However, with the recent setback in the Af-Pak relations post the deadly attack in Kabul on 19th April, India-Afghanistan ties could stand a chance of greater engagement as they share a long history of friendship. One such step in this direction could be by inviting India to be on board for the QCG talks.

The Afghan President Ashraf  Ghani in his recent address to the Parliament expressed his disappointment with Pakistan’s failure to lure the Afghan Taliban towards negotiation with the Afghan Government and their long term commitment towards peace and stability in the country. Thus, it seems like Afghanistan has made a major shift in its Pakistan policy. There has been a growing sense of skepticism and suspicion towards Pakistani interests and the fear that Pakistani involvement shall come attached with certain costs such as- the Durand Line, water dominance in the region, economic and political conditions etc.

…the Kashmir issue seems to have become more of a matter of prestige for both nations, with neither party willing to back down.

The Chinese on the other hand have been a strong ally of Pakistan and continue to do so. The growing partnership between China and Pakistan has been of major concern to India, particularly the latest Multi-billion dollar China-Pakistan Economic Corridor (CPEC) project which is a commercial venture but also holds major geographical significance. CPEC will start from Kashgar in China, pass through Pakistan and reach the Gwadar Port on the Arabian Sea. The project will cost about $46 billion, and the bulk of this expenditure will be on energy and infrastructure projects.[ii] This could help restructure the fragile economy of Pakistan and possibly provide a major competitive challenge for India.

Pakistan actively supported China’s candidature for a permanent seat in the SAARC grouping in the last SAARC summit held in Kathmandu in 2014. However, fearing China’s growing influence in South Asia this move was not welcomed by India. Currently, China holds an observer status in the South Asian Association for Regional Cooperation (SAARC) and has shown keen interest in expanding economic partnerships within the South Asian region. It is important to take into account as to what China’s inclusion might bring to the table, will it strengthen the functioning of SAARC or lead to a political tussle on the issue of decision making between India and China-Pakistan in SAARC.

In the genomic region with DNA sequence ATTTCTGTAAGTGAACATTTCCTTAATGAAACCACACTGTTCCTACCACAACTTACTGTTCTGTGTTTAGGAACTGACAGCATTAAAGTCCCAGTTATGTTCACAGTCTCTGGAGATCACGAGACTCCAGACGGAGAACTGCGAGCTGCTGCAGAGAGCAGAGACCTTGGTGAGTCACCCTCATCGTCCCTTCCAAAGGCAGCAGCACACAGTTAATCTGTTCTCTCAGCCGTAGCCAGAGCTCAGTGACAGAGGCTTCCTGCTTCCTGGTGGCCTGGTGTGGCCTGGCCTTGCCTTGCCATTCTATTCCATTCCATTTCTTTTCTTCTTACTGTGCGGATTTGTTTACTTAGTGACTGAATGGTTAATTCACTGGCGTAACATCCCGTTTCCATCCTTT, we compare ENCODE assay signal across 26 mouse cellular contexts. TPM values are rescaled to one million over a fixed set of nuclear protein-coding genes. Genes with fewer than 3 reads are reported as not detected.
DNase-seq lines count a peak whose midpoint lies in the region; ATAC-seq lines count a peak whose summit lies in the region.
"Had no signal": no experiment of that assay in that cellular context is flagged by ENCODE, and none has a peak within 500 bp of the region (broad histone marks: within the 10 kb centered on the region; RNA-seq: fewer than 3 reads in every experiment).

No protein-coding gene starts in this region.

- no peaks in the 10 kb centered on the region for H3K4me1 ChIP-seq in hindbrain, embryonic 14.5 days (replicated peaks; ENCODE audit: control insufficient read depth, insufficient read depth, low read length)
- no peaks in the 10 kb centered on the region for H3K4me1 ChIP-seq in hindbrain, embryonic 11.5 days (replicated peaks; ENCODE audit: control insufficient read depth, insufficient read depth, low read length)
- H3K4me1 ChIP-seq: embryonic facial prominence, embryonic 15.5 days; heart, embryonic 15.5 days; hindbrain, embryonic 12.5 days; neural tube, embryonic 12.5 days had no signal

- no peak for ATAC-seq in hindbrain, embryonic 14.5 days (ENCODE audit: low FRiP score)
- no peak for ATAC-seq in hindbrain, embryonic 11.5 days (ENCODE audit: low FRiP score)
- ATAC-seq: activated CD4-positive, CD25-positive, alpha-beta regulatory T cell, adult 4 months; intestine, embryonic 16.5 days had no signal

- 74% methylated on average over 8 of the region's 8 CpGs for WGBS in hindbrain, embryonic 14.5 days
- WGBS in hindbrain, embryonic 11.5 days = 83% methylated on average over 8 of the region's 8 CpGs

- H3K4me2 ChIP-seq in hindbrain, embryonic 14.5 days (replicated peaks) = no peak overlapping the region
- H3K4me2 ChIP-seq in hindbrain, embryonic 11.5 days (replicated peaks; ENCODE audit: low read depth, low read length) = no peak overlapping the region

Finally, it is crucial to mention the Kashmir issue continues to remain at the heart of all debates / discussions between the two countries. Pakistan insists on resolving the ‘K’ question as was again observed during the recent foreign secretary talks. However, for India it is a matter of domestic concern and does not seek any external interference.

During the visit of British Foreign Secretary Philip Hammond to Islamabad in March, he urged both India and Pakistan to resume their long stalled peace talks and not allow non-state actors to disrupt the dialogue process.[iii] Hammond also pointed out that the resolution of Kashmir issue should not be a precondition to peace talks but instead both countries need to move ahead and focus on tackling other issues as well as engage for the betterment of bilateral relations. However, the Kashmir issue seems to have become more of a matter of prestige for both nations, with neither party willing to back down.

Kashmir has been and shall remain a sensitive issue, crucial to the relationship that the two nations share. A resolution on that front seems like an impossible dream for now.

Taking all these factors into account, it is evident that the general trend between the two countries has been limited to on-and-off discussions without achieving any feasible outcome or solution. Discussion is limited to talks which gets held up due to political differences, ceasefire violations, terrorist attacks etc.

Kashmir has been and shall remain a sensitive issue, crucial to the relationship that the two nations share. A resolution on that front seems like an impossible dream for now.

Meanwhile, both nations need to understand that regional cooperation is essential to assist Afghanistan in tackling terrorism and initiate peace talks with the Taliban, as it shall be in the larger interest of ensuring peace and prosperity in the South Asian region. In terms of bilateral cooperation, both nations stand a chance of gaining a great deal by engaging in the field of trade, investment etc.

However, the political differences create a major hurdle particularly on the economic front. There is need to strengthen the visa system in order to implement more people to people contact by having cultural, educational and economic exchanges.

The power tussle is blatantly evident in the working of SAARC and has hindered its decision making process for the overall regional and economic growth of the South Asian region.

The trust deficit between both nations needs to be worked on not only by engaging in positive problem-solving discussions but also taking effective action towards it. Hence, there is no short term solution to the strained relations between the two countries and a large number of issues exist that can be tackled through a step-by-step approach by constant initiatives from both sides.

Dialogue is key to resolution of differences between the two nuclear giants in South Asia.


Source: Defence Review